4) Imply that your obnoxious or otherwise self-defeating behaviors are due to external factors. For example, “I suffer from procrastination.” Or, “I suffer from anxiety.” Or, “I suffer from OCD.” Whether these are accurate facts or not, how does it help you to change to say you “suffer” from your own odd behaviors? Are you the victim of your own behaviors? How can you be the victim of yourself? Normally we think of a victim as someone held at gunpoint. When held at gunpoint, or otherwise physically coerced, it’s accurate to call someone a victim. But if you’re doing stupid or self-defeating things — things which you can change and you know you ought to change, things nobody is forcing you to do — then you’re not a victim of anything. You’re doing things that for some reason you find easier to keep doing than putting the effort into changing. Admit it. The truth will set you free and you’ll possibly change. Or, you can keep saying that you “suffer” from these maladies of behavior and find well-paid mental health professionals to help you delude yourself into believing that you’re the helpless victims of your own nutty beliefs and behaviors. The choice is yours.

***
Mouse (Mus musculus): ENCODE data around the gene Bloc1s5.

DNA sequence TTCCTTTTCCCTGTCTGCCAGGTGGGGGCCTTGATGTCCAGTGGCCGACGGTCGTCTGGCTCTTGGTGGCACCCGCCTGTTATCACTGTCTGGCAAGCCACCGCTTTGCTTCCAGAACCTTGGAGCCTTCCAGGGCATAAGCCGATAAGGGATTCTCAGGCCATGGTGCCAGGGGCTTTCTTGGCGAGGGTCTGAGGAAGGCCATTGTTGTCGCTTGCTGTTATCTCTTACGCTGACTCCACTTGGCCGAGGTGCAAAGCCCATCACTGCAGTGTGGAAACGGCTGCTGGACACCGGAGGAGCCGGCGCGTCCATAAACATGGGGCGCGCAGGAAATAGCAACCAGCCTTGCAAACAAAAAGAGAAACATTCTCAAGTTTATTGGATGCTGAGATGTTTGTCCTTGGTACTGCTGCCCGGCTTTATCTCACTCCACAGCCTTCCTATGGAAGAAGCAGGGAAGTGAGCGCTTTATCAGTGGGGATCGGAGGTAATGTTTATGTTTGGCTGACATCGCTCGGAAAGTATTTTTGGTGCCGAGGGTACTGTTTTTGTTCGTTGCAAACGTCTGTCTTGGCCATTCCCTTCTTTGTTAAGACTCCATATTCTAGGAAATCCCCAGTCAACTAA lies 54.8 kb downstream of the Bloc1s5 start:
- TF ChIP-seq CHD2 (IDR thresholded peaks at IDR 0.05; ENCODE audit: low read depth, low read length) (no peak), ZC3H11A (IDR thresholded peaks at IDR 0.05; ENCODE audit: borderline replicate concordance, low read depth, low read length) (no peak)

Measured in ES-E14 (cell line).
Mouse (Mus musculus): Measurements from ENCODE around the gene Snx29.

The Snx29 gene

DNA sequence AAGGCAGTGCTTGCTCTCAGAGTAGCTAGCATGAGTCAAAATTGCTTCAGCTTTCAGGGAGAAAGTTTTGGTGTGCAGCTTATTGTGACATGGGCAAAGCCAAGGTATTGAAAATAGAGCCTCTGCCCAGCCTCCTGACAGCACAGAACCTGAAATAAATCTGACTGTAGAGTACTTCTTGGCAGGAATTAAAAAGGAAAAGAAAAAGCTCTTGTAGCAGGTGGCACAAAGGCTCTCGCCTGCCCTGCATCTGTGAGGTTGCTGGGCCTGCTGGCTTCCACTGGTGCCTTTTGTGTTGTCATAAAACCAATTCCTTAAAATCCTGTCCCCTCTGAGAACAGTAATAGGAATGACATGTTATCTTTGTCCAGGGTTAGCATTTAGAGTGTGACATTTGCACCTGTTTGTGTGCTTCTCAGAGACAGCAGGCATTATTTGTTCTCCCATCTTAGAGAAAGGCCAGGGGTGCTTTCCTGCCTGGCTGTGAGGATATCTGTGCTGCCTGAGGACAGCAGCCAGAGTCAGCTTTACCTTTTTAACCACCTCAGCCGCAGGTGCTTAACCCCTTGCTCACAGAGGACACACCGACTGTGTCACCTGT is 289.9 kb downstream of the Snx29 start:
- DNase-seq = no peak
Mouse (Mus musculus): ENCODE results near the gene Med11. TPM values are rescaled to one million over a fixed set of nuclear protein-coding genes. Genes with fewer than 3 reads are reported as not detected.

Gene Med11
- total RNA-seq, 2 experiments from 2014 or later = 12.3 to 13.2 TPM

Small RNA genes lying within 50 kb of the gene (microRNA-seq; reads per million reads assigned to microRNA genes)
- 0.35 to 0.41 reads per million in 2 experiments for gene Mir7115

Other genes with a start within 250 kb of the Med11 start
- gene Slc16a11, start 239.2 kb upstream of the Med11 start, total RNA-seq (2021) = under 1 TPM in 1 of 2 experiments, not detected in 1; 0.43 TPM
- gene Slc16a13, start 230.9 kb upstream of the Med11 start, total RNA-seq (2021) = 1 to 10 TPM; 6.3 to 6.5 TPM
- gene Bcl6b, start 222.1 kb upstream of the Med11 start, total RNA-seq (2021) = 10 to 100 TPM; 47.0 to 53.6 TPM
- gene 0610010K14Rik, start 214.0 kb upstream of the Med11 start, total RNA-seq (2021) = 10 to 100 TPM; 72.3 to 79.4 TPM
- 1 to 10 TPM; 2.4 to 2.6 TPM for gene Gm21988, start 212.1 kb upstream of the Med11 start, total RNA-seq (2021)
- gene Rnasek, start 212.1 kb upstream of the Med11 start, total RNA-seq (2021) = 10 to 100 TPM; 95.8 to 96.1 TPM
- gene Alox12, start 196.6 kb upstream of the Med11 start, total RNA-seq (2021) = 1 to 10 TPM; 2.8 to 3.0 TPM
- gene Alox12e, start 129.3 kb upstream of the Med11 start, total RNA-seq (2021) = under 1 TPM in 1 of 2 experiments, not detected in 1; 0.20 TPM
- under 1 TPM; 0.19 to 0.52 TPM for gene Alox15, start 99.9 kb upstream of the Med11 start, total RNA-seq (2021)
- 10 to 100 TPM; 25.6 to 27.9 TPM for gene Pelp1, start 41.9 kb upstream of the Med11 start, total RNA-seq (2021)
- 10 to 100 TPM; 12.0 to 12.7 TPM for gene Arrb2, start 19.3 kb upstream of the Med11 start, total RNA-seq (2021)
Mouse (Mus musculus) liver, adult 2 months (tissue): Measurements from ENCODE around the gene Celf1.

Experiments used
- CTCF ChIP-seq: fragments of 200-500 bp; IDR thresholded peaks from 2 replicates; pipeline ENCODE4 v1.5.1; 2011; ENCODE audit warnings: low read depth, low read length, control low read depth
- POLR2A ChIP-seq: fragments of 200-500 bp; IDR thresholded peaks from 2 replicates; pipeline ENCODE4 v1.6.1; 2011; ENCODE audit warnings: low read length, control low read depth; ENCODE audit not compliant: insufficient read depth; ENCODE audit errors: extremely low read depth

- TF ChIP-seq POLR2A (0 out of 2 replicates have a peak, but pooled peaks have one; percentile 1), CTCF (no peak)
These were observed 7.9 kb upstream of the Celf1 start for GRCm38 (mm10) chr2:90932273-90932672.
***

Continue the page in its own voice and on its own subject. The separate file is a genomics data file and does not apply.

5) Pretend that psychiatry is an exact science when it’s barely a science at all. It’s true that medications are very real substances that do very real things to your brain, at least if taken in high enough a dose. However, a science is more than a pill. For something to be a science, it implies that the people administering the substance have some idea about what that substance will do in all or most cases. For example, a physician who gives you an antibiotic is reasonably certain that it will kill, or at least arrest the strength of, the infection detected in your body via an objective medical test (blood, urine, whatever). A psychiatrist is nothing whatsoever like this. Psychiatrists diagnose by inference, or even subjective feeling, not by objective tests or observation. In the field, you’ll find different psychiatrists who play guess work — not always random guess work, but still guess work — based on prescribing the medications they personally like best. If one doesn’t work, they try another. Conveniently, the psychiatrist spends about 5 to 10 minutes a month with you (if you’re fortunate) to assess how well the medication is working. In practice, this means that you get little or no time to explain how you’re really doing. Yes, you can go to a therapist weekly or even more often, spend an hour each time with that therapist, and give that therapist a good idea of how you’re really doing. But no psychiatrist I have ever encountered (and I have been a therapist since 1988) has ever paid much attention to the perspectives or opinions of any therapist. Psychiatrists are trained to conclude that medication is THE answer, and that anything else a person tries to do to improve his life (therapy included) is silly and unnecessary. And psychiatrists spend so little quality time with their patients that they’re in no position to ever find out otherwise. End result: Patients usually stay the same, concluding, “I guess it’s working — how could a doctor be wrong?” — and that’s the state of psychiatric care as we know it today.